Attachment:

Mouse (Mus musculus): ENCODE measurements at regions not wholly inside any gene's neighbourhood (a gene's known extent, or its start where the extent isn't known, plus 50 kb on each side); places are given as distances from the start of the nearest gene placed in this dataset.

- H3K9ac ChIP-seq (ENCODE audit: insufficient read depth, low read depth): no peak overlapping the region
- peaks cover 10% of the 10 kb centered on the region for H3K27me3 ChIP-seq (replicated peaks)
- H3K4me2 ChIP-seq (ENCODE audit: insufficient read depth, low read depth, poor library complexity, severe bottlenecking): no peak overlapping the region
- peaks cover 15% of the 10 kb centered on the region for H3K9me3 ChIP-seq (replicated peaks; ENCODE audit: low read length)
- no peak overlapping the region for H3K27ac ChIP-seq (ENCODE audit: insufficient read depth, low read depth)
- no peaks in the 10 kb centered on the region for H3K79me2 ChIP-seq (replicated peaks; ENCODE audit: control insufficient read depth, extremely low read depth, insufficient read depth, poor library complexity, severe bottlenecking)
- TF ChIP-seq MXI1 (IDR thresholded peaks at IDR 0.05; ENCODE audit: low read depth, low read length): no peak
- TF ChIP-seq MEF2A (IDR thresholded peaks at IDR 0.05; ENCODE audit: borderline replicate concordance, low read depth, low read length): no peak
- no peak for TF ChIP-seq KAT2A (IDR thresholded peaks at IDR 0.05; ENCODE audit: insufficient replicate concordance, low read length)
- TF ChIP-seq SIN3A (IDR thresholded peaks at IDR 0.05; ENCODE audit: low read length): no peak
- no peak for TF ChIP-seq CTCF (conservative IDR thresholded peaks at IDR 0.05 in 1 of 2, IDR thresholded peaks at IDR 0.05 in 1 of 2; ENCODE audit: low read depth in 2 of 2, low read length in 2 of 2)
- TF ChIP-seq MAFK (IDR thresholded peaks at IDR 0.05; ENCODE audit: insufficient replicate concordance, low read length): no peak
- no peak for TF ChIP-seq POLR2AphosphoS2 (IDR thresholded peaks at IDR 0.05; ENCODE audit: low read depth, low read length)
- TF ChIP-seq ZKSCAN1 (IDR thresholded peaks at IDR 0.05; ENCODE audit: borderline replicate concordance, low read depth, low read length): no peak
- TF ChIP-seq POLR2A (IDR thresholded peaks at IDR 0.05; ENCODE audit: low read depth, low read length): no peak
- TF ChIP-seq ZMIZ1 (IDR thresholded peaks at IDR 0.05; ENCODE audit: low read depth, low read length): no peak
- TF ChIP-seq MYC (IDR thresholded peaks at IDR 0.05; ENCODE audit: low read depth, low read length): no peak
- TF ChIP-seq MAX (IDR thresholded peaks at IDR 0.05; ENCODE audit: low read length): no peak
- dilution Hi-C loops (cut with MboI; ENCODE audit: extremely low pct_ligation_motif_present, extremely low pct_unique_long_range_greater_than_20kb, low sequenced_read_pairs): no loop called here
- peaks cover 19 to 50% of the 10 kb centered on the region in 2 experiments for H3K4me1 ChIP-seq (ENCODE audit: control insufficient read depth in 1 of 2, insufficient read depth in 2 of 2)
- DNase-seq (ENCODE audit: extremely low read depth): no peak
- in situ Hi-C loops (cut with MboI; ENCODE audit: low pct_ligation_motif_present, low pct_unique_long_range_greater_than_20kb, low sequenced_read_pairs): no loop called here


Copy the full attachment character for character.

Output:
Mouse (Mus musculus): ENCODE measurements at regions not wholly inside any gene's neighbourhood (a gene's known extent, or its start where the extent isn't known, plus 50 kb on each side); places are given as distances from the start of the nearest gene placed in this dataset.

- H3K9ac ChIP-seq (ENCODE audit: insufficient read depth, low read depth): no peak overlapping the region
- peaks cover 10% of the 10 kb centered on the region for H3K27me3 ChIP-seq (replicated peaks)
- H3K4me2 ChIP-seq (ENCODE audit: insufficient read depth, low read depth, poor library complexity, severe bottlenecking): no peak overlapping the region
- peaks cover 15% of the 10 kb centered on the region for H3K9me3 ChIP-seq (replicated peaks; ENCODE audit: low read length)
- no peak overlapping the region for H3K27ac ChIP-seq (ENCODE audit: insufficient read depth, low read depth)
- no peaks in the 10 kb centered on the region for H3K79me2 ChIP-seq (replicated peaks; ENCODE audit: control insufficient read depth, extremely low read depth, insufficient read depth, poor library complexity, severe bottlenecking)
- TF ChIP-seq MXI1 (IDR thresholded peaks at IDR 0.05; ENCODE audit: low read depth, low read length): no peak
- TF ChIP-seq MEF2A (IDR thresholded peaks at IDR 0.05; ENCODE audit: borderline replicate concordance, low read depth, low read length): no peak
- no peak for TF ChIP-seq KAT2A (IDR thresholded peaks at IDR 0.05; ENCODE audit: insufficient replicate concordance, low read length)
- TF ChIP-seq SIN3A (IDR thresholded peaks at IDR 0.05; ENCODE audit: low read length): no peak
- no peak for TF ChIP-seq CTCF (conservative IDR thresholded peaks at IDR 0.05 in 1 of 2, IDR thresholded peaks at IDR 0.05 in 1 of 2; ENCODE audit: low read depth in 2 of 2, low read length in 2 of 2)
- TF ChIP-seq MAFK (IDR thresholded peaks at IDR 0.05; ENCODE audit: insufficient replicate concordance, low read length): no peak
- no peak for TF ChIP-seq POLR2AphosphoS2 (IDR thresholded peaks at IDR 0.05; ENCODE audit: low read depth, low read length)
- TF ChIP-seq ZKSCAN1 (IDR thresholded peaks at IDR 0.05; ENCODE audit: borderline replicate concordance, low read depth, low read length): no peak
- TF ChIP-seq POLR2A (IDR thresholded peaks at IDR 0.05; ENCODE audit: low read depth, low read length): no peak
- TF ChIP-seq ZMIZ1 (IDR thresholded peaks at IDR 0.05; ENCODE audit: low read depth, low read length): no peak
- TF ChIP-seq MYC (IDR thresholded peaks at IDR 0.05; ENCODE audit: low read depth, low read length): no peak
- TF ChIP-seq MAX (IDR thresholded peaks at IDR 0.05; ENCODE audit: low read length): no peak
- dilution Hi-C loops (cut with MboI; ENCODE audit: extremely low pct_ligation_motif_present, extremely low pct_unique_long_range_greater_than_20kb, low sequenced_read_pairs): no loop called here
- peaks cover 19 to 50% of the 10 kb centered on the region in 2 experiments for H3K4me1 ChIP-seq (ENCODE audit: control insufficient read depth in 1 of 2, insufficient read depth in 2 of 2)
- DNase-seq (ENCODE audit: extremely low read depth): no peak
- in situ Hi-C loops (cut with MboI; ENCODE audit: low pct_ligation_motif_present, low pct_unique_long_range_greater_than_20kb, low sequenced_read_pairs): no loop called here